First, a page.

Reverse auction fails on day, yet buyers linger

Steven Cross

A commercial property being sold via a ‘reverse auction’ method failed to sell over the weekend, after the vendor refused to go lower than $1.5 million.

Gary Harding announced last month that he was selling his cafe, based in the NSW Southern Highlands, via the unconventional 'reverse auction' method.

Independent auctioneer Damien Cooley, from Sydney-based Cooley Auctions, conducted the auction.

Mr Cooley estimated that around 150 people showed up to watch the event, however, Mr Harding believed the crowd reached at least 200 people.

“We had a huge crowd, but not as many registered bidders as we expected,” Mr Harding told Real Estate Business. “I expected more people to register, just in case the price kept going down.”

Bidding began at $1.68 million and went down in increments until Mr Harding stopped the auction at $1.5 million.

“Because there were so few registered bidders, I didn’t want to keep letting the price slip lower just in case I ended up giving it away," Mr Harding said. "I couldn’t afford to do that.”

However, both parties labelled the experiment a success, despite not achieving a sale.

“We have brought some interested parties out into the open, and we’re currently negotiating around the $1.5 million mark,” said Mr Cooley.

However, using the reverse auction to sell a residential rather than a commercial property might prove to be more successful, according to Mr Harding.

“If it was a two bedroom apartment in the city, and you can get as many people to show up on the day, I believe this style of auction would work perfectly,” he claimed.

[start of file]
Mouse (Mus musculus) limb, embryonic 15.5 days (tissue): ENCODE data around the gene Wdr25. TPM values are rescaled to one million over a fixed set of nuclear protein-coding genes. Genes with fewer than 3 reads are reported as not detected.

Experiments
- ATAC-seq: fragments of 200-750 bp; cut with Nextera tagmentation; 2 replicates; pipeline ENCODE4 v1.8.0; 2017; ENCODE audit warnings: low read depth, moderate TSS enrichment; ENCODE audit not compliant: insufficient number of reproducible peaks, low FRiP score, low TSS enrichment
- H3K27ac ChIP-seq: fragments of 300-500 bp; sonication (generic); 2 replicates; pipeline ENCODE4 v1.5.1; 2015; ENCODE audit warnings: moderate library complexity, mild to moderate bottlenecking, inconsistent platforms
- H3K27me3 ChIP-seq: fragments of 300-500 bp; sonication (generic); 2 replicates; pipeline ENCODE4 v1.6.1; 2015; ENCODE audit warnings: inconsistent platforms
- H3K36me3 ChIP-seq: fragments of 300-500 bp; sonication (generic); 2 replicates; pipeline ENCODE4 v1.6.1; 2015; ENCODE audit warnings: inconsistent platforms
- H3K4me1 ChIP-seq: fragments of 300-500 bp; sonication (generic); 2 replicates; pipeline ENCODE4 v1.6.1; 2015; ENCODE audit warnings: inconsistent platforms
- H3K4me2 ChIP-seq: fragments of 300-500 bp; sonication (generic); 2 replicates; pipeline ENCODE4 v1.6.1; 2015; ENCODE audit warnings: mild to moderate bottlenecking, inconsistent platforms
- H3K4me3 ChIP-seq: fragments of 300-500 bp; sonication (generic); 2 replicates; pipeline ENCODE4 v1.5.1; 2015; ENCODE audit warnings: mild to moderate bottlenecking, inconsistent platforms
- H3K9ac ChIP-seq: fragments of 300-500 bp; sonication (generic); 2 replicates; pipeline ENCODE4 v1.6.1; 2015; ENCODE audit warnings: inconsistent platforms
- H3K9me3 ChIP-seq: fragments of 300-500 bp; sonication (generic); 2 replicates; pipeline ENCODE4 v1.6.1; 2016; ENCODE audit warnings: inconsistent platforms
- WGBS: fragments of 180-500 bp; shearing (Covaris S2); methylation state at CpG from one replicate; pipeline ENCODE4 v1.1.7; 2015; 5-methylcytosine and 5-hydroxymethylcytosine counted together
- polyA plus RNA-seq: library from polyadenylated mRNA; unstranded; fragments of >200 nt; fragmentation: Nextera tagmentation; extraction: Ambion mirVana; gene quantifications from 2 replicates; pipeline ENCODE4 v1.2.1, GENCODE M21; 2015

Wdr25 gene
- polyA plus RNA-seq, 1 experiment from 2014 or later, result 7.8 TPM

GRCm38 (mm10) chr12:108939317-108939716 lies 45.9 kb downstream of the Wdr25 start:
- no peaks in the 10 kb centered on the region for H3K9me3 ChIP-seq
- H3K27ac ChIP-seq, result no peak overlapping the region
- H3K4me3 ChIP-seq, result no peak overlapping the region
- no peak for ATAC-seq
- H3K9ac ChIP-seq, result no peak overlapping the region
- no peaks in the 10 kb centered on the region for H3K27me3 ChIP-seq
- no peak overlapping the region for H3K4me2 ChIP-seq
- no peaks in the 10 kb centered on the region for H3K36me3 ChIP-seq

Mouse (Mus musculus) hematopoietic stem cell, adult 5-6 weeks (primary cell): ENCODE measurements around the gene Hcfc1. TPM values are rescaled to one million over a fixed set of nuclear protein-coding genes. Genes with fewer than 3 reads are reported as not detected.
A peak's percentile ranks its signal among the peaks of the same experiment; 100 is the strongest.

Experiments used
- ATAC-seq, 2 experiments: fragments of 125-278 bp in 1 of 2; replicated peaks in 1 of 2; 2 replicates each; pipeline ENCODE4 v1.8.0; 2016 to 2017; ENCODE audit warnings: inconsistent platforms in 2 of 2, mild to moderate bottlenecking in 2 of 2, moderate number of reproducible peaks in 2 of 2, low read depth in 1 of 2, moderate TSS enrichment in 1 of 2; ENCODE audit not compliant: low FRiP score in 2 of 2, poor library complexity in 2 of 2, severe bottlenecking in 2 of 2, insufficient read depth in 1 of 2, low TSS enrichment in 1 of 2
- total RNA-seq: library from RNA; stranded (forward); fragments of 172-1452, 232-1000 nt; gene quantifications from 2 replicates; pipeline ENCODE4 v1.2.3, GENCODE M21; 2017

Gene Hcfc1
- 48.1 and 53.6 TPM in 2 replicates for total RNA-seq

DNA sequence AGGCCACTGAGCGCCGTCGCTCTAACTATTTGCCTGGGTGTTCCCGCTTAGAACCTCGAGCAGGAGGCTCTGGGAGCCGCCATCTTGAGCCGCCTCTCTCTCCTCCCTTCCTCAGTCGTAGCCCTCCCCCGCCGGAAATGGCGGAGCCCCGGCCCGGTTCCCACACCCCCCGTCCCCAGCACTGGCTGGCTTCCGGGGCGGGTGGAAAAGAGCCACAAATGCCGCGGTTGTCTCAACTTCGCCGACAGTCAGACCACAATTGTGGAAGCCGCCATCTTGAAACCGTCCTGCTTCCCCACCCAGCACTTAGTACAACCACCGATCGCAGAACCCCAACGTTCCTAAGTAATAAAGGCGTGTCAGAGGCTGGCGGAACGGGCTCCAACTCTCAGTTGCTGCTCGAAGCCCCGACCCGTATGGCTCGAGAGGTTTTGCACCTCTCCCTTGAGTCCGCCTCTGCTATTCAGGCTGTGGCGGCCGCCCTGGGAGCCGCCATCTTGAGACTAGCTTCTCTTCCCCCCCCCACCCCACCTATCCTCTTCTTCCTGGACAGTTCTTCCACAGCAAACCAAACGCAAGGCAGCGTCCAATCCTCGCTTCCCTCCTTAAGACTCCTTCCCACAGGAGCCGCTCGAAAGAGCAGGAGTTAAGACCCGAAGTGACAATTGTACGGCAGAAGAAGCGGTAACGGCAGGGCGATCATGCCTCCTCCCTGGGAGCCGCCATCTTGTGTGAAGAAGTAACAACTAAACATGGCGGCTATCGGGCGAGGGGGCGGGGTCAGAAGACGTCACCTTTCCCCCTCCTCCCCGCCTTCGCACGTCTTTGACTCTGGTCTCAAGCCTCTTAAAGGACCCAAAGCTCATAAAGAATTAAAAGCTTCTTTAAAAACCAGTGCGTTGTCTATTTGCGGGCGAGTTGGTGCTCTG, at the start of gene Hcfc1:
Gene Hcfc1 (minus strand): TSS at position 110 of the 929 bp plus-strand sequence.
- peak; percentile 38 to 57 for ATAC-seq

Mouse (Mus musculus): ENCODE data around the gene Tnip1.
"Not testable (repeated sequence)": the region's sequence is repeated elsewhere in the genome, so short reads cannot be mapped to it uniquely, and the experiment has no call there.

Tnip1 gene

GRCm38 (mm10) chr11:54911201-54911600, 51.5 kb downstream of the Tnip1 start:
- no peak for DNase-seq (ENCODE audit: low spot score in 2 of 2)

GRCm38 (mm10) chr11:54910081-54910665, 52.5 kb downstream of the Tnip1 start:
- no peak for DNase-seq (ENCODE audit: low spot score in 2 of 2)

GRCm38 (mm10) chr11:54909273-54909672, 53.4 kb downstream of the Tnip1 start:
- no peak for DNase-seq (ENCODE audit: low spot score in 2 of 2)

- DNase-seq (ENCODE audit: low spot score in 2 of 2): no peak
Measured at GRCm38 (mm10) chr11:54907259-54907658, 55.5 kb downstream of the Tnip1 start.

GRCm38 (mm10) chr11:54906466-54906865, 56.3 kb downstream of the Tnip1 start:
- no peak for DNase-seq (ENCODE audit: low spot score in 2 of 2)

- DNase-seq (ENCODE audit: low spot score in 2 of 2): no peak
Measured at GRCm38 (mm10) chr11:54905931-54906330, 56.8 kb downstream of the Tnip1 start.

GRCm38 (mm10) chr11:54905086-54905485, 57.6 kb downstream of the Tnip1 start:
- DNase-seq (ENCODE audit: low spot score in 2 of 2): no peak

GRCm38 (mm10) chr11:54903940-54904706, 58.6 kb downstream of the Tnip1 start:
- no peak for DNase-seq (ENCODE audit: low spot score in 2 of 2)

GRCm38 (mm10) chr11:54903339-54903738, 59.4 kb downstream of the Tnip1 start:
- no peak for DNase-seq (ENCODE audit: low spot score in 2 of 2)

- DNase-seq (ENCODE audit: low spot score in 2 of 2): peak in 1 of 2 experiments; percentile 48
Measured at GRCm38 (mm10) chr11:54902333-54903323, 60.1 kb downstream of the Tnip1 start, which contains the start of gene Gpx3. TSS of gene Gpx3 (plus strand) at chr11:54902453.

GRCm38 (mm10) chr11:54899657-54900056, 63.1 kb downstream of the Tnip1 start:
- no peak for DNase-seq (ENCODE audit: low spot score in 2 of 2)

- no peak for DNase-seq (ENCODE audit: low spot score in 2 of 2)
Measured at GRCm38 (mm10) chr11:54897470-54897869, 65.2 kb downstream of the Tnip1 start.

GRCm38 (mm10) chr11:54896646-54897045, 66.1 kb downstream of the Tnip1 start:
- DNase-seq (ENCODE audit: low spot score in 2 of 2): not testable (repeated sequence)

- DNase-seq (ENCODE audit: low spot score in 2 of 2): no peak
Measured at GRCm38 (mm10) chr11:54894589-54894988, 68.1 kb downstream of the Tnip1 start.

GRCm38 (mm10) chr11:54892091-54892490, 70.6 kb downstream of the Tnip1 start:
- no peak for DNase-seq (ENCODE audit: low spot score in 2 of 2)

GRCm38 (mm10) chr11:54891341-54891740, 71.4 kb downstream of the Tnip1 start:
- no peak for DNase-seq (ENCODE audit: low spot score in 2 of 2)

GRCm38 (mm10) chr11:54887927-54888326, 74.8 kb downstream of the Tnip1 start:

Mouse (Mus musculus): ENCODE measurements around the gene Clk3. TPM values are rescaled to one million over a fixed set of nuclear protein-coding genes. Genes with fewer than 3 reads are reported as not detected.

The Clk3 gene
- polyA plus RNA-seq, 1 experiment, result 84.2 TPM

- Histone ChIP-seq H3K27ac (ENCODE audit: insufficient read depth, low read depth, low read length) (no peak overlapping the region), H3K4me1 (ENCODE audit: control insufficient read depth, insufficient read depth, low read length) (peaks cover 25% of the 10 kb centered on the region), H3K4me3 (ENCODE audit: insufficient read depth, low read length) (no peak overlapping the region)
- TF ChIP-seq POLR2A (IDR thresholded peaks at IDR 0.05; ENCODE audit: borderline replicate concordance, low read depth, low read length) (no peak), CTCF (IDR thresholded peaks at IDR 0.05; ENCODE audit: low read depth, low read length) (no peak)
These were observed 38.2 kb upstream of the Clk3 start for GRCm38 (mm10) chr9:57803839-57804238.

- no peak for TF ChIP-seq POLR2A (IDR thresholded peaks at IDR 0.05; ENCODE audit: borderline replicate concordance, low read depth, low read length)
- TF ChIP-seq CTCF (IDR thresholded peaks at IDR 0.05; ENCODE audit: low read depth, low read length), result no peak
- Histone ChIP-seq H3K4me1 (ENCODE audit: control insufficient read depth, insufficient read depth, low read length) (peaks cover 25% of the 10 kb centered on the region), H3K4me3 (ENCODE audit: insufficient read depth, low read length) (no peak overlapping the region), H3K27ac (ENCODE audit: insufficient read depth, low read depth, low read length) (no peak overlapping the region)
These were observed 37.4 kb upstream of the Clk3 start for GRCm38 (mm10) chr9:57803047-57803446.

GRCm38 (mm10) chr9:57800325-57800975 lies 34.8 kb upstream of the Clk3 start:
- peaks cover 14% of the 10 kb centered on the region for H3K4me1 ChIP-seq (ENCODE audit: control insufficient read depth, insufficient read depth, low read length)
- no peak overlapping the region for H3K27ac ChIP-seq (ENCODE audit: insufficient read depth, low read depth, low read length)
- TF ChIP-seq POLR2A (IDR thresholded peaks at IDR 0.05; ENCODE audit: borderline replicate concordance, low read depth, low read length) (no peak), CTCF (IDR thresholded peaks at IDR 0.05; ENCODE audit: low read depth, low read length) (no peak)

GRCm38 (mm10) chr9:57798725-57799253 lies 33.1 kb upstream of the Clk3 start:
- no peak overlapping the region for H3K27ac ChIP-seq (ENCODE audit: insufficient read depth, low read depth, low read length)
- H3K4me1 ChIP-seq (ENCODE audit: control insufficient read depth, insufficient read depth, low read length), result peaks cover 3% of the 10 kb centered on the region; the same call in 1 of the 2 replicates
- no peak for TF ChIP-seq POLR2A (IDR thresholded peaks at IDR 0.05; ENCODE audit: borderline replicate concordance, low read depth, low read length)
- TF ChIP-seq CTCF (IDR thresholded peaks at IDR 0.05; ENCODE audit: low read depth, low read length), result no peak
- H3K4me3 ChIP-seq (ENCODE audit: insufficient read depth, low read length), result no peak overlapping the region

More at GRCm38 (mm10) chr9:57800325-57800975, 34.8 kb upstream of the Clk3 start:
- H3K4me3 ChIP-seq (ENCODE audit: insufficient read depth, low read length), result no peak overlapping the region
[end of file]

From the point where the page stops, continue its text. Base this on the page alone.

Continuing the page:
Mr Cooley said the effectiveness of the reverse auction is tied to how emotionally attached potential buyers become.

“If you can create that emotional connection between the property and the buyers in the crowd then yes, it could work," he said.

“But I still believe in the traditional auction method,” Mr Cooley admitted.

However, Mr Harding said if he were to go to auction again he’d use the same style as this time.

Steven Cross

A commercial property being sold via a ‘reverse auction’ method failed to sell over the weekend, after the vendor refused to go lower than $1.5 million.

Gary Harding announced last month that he was selling his cafe, based in the NSW Southern Highlands, via the unconventional 'reverse auction' method.

Independent auctioneer Damien Cooley, from Sydney-based Cooley Auctions, conducted the auction.

Mr Cooley estimated that around 150 people showed up to watch the event, however, Mr Harding believed the crowd reached at least 200 people.

“We had a huge crowd, but not as many registered bidders as we expected,” Mr Harding told Real Estate Business. “I expected more people to register, just in case the price kept going down.”

Bidding began at $1.68 million and went down in increments until Mr Harding stopped the auction at $1.5 million.

“Because there were so few registered bidders, I didn’t want to keep letting the price slip lower just in case I ended up giving it away," Mr Harding said. "I couldn’t afford to do that.”

However, both parties labelled the experiment a success, despite not achieving a sale.

“We have brought some interested parties out into the open, and we’re currently negotiating around the $1.5 million mark,” said Mr Cooley.

However, using the reverse auction to sell a residential rather than a commercial property might prove to be more successful, according to Mr Harding.

“If it was a two bedroom apartment in the city, and you can get as many people to show up on the day, I believe this style of auction would work perfectly,” he claimed.

Mr Cooley said the effectiveness of the reverse auction is tied to how emotionally attached potential buyers become.

“If you can create that emotional connection between the property and the buyers in the crowd then yes, it could work," he said.

“But I still believe in the traditional auction method,” Mr Cooley admitted.

However, Mr Harding said if he were to go to auction again he’d use the same style as this time.

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